With the Pre-Publish Checklist enabled, you can easily check off items as they are completed. Ideally until you finish them all of course, at which point you’d publish your post or page. Depending on the setting you selected for your checklist action, you should see a warning if you click publish before completing the list.
Because the option to display a warning but still allow the post to be published was selected, this is what the message looked like. And if you ask me it is a super helpful reminder.
Although activating this plugin is optional, it can help you to get into the habit of creating better blog posts. More specifically it affirms that all of the elements (deemed necessary by you) are present to will pull in readers and keep them engaged.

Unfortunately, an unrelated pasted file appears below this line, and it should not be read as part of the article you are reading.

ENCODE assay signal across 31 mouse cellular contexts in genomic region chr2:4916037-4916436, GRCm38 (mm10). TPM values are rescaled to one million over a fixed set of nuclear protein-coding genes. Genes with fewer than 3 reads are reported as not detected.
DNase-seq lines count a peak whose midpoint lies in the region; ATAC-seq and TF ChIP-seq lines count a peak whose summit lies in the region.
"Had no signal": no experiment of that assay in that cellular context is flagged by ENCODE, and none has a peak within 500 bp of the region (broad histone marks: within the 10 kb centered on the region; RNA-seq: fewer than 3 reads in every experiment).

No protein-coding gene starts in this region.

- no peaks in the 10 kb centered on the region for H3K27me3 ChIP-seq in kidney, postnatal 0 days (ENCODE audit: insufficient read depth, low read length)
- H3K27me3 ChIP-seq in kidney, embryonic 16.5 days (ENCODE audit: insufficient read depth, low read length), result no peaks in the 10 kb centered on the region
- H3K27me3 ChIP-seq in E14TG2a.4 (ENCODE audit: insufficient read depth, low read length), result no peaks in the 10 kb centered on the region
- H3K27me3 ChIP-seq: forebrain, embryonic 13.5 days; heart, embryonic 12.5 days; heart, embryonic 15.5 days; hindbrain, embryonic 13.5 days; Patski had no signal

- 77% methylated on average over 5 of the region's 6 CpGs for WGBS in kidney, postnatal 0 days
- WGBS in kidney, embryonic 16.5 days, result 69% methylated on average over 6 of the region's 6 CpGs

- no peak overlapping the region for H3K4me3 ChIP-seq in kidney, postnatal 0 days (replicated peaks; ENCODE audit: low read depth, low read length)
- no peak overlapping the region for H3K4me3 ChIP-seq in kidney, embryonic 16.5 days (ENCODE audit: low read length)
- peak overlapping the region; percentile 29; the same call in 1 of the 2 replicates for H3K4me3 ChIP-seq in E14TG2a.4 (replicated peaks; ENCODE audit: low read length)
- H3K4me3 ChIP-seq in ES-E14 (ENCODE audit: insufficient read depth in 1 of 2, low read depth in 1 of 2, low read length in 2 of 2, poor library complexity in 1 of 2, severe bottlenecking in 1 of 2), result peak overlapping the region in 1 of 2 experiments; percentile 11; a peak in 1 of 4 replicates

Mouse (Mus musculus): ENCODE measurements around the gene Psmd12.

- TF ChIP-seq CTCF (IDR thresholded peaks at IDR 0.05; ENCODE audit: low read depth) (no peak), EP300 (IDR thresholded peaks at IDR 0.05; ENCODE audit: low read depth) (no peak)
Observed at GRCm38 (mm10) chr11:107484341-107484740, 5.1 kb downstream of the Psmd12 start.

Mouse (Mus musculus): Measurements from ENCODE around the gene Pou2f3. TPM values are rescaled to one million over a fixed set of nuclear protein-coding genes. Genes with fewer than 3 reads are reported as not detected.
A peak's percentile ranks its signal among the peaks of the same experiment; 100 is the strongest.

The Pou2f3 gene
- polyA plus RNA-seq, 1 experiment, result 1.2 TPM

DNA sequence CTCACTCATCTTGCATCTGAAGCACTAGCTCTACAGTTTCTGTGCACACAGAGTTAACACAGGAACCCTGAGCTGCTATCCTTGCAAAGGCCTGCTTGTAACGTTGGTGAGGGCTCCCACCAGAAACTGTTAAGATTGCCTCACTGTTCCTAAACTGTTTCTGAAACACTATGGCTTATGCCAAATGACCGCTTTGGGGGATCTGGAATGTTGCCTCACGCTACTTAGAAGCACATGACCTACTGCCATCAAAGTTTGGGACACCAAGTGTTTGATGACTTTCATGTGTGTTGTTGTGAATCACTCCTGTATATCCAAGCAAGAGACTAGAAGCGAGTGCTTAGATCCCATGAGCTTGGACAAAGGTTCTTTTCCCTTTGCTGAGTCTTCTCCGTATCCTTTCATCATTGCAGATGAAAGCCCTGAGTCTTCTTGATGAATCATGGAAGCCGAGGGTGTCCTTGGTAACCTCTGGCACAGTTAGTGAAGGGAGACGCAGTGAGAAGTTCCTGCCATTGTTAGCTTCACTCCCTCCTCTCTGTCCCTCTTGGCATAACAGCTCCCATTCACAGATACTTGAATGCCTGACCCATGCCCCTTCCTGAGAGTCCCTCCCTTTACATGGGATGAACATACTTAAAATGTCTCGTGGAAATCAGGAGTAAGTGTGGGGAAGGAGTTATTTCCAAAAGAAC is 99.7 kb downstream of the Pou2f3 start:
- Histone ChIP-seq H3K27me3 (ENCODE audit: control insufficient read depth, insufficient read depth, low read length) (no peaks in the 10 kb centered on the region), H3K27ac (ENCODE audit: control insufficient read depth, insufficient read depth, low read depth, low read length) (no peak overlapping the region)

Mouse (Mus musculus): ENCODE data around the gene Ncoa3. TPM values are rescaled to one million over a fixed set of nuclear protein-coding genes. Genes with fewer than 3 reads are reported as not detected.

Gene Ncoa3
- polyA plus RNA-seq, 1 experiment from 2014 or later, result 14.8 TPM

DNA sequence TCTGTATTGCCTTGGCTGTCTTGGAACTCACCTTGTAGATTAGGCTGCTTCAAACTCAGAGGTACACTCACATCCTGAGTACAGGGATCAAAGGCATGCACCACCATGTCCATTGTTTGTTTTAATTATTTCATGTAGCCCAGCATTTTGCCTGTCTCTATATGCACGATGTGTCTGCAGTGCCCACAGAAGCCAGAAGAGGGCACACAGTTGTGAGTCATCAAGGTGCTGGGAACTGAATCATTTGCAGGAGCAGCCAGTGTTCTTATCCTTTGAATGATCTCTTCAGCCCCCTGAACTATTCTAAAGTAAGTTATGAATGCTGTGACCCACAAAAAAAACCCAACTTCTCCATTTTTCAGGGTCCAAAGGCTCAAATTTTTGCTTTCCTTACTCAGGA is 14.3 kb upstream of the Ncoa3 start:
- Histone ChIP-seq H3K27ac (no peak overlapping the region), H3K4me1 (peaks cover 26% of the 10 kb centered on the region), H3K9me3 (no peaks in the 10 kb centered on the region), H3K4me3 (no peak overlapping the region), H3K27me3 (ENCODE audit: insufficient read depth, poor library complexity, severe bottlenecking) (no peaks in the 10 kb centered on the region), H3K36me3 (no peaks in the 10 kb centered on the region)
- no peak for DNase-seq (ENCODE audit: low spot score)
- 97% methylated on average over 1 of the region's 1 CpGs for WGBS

Writing content that engages your readers and encourages them to take action doesn’t have to be impossible – you just need a checklist.
You’ll need a focused topic, a captivating headline, and supporting points highlighted with subheadings and other formatting elements. You’ll want to include a featured image and other forms of media (if possible) to hold the readers’ attention. Meta data, categories, and tags make your blog post more searchable, and your summary and call to action are the icing on the cake. Once you’re done editing, all that’s left is to schedule your post for publication.
When you incorporate the items listed above into all of your blog posts, the result will be a well structured and engaging post that’s ready to be crawled by search engines and shared across the web.
What would you include on your WordPress blog post checklist? Have I left out any items? Feel free to add to this list and/or share your thoughts in the comments section below!